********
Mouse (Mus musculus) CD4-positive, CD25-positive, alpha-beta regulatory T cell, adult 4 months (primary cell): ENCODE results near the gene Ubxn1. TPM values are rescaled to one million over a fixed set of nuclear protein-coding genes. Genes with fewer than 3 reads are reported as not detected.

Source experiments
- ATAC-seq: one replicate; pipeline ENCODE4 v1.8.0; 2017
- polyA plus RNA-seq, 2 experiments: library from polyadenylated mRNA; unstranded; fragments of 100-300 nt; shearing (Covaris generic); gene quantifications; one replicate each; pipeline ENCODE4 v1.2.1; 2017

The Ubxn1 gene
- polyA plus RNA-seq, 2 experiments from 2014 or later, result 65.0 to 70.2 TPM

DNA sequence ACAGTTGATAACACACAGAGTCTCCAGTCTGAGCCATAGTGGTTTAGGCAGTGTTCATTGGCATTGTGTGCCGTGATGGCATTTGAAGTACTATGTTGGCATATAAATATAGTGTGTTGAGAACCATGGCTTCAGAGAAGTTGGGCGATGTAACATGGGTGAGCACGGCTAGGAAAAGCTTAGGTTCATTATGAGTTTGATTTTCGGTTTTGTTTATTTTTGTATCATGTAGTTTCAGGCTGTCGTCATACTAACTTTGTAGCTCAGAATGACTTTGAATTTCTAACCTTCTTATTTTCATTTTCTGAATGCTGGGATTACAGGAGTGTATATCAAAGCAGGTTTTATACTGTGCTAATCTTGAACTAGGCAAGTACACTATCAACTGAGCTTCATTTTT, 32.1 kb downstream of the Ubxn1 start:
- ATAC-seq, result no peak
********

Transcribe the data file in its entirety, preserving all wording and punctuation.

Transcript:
Mouse (Mus musculus) CD4-positive, CD25-positive, alpha-beta regulatory T cell, adult 4 months (primary cell): ENCODE results near the gene Ubxn1. TPM values are rescaled to one million over a fixed set of nuclear protein-coding genes. Genes with fewer than 3 reads are reported as not detected.

Source experiments
- ATAC-seq: one replicate; pipeline ENCODE4 v1.8.0; 2017
- polyA plus RNA-seq, 2 experiments: library from polyadenylated mRNA; unstranded; fragments of 100-300 nt; shearing (Covaris generic); gene quantifications; one replicate each; pipeline ENCODE4 v1.2.1; 2017

The Ubxn1 gene
- polyA plus RNA-seq, 2 experiments from 2014 or later, result 65.0 to 70.2 TPM

DNA sequence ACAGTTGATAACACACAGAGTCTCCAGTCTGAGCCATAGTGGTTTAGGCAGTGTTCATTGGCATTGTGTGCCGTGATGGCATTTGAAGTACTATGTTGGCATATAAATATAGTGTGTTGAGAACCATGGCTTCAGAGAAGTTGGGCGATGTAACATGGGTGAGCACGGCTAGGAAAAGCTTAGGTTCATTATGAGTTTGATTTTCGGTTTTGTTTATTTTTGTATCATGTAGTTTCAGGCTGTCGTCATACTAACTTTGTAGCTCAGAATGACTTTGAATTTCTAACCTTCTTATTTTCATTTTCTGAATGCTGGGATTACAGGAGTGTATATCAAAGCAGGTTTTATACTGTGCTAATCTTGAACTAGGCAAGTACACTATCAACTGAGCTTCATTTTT, 32.1 kb downstream of the Ubxn1 start:
- ATAC-seq, result no peak